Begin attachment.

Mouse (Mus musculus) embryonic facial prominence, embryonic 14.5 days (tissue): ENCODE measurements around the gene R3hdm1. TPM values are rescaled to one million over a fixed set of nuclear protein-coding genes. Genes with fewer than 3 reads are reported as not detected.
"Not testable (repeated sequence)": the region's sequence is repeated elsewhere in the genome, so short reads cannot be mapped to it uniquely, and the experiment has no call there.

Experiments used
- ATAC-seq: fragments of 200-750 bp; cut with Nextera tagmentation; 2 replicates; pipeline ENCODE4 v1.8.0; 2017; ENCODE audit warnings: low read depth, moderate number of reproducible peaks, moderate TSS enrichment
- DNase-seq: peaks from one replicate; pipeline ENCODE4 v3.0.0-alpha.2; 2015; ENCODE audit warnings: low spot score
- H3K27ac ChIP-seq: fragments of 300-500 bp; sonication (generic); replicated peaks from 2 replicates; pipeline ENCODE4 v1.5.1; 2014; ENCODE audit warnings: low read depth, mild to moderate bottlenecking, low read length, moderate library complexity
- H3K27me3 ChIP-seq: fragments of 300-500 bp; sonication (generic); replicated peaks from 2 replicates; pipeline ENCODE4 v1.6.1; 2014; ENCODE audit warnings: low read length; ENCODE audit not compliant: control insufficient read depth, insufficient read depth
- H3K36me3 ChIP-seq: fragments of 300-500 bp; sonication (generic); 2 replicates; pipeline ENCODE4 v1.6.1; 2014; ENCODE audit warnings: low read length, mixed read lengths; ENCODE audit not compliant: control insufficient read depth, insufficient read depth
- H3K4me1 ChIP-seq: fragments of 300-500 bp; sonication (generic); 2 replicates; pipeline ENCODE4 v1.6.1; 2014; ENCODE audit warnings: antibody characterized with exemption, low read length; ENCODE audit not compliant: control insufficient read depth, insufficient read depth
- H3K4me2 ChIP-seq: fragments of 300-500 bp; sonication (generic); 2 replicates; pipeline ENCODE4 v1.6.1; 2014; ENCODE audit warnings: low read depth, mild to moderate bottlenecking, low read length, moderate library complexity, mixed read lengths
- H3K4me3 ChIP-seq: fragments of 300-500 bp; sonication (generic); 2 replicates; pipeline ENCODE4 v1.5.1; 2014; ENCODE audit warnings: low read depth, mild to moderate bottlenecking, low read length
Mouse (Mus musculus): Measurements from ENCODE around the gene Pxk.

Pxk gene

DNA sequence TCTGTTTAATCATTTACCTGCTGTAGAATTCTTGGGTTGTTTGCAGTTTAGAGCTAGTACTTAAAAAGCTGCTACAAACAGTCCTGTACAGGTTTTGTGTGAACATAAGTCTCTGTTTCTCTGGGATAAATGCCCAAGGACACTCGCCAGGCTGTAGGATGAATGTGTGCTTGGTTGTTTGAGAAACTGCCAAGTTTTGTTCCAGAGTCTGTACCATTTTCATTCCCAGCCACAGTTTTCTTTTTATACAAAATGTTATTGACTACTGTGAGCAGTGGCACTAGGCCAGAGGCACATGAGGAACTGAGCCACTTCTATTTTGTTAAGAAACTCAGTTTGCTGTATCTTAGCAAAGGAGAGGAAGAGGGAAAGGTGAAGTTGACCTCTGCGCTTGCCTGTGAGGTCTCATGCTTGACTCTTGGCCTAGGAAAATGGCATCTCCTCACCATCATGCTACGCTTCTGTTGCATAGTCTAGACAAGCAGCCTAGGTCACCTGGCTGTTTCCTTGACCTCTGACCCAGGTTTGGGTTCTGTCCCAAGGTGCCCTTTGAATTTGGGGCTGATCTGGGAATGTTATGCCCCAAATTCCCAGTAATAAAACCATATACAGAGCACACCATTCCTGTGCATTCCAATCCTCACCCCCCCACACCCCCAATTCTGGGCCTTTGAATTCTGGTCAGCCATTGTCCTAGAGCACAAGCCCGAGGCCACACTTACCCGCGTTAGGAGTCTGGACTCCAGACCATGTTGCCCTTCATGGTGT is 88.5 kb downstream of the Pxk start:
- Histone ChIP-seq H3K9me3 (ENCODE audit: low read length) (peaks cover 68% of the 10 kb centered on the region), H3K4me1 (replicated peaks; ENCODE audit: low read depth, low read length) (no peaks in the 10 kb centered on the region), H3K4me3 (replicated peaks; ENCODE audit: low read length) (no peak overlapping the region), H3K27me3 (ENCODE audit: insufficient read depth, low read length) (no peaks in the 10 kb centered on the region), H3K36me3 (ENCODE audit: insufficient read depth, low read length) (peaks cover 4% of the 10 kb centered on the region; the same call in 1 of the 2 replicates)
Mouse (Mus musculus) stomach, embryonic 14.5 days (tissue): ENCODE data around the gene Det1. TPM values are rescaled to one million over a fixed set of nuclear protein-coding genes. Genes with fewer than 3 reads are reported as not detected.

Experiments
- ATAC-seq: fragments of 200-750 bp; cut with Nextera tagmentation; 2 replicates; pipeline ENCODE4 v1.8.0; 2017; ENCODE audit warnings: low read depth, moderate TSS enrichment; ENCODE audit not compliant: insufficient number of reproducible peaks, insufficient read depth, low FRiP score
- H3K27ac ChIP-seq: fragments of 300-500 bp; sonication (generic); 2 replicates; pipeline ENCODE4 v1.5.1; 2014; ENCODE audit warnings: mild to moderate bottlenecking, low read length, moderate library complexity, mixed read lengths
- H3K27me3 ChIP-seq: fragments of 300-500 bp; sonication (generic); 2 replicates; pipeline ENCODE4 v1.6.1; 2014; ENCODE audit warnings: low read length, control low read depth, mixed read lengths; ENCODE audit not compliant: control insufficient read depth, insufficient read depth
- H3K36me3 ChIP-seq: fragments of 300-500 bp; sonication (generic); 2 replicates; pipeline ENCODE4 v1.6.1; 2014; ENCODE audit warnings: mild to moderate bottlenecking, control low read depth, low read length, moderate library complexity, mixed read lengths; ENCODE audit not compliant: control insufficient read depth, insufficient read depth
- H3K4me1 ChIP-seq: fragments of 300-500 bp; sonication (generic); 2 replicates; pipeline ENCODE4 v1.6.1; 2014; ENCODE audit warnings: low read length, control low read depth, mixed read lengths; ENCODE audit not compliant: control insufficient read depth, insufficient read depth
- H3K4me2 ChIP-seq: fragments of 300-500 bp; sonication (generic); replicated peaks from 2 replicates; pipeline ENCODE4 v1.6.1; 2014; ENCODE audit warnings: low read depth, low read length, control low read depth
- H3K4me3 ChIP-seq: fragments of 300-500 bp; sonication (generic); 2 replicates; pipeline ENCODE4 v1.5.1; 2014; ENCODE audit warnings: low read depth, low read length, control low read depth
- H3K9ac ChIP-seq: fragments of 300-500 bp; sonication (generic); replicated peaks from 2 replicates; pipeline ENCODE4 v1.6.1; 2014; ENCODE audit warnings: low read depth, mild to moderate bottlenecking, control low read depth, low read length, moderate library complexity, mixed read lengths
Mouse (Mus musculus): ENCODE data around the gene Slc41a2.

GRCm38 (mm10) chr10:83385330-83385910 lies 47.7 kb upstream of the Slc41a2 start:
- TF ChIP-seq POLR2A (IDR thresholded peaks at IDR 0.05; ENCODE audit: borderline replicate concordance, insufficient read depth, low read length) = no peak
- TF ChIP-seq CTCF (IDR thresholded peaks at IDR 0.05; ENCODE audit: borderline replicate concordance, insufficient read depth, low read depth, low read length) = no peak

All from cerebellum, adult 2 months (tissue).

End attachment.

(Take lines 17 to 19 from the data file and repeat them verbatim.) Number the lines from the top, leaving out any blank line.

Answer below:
Experiments
- ATAC-seq: fragments of 200-750 bp; cut with Nextera tagmentation; 2 replicates; pipeline ENCODE4 v1.8.0; 2017; ENCODE audit warnings: low read depth, moderate TSS enrichment; ENCODE audit not compliant: insufficient number of reproducible peaks, insufficient read depth, low FRiP score
- H3K27ac ChIP-seq: fragments of 300-500 bp; sonication (generic); 2 replicates; pipeline ENCODE4 v1.5.1; 2014; ENCODE audit warnings: mild to moderate bottlenecking, low read length, moderate library complexity, mixed read lengths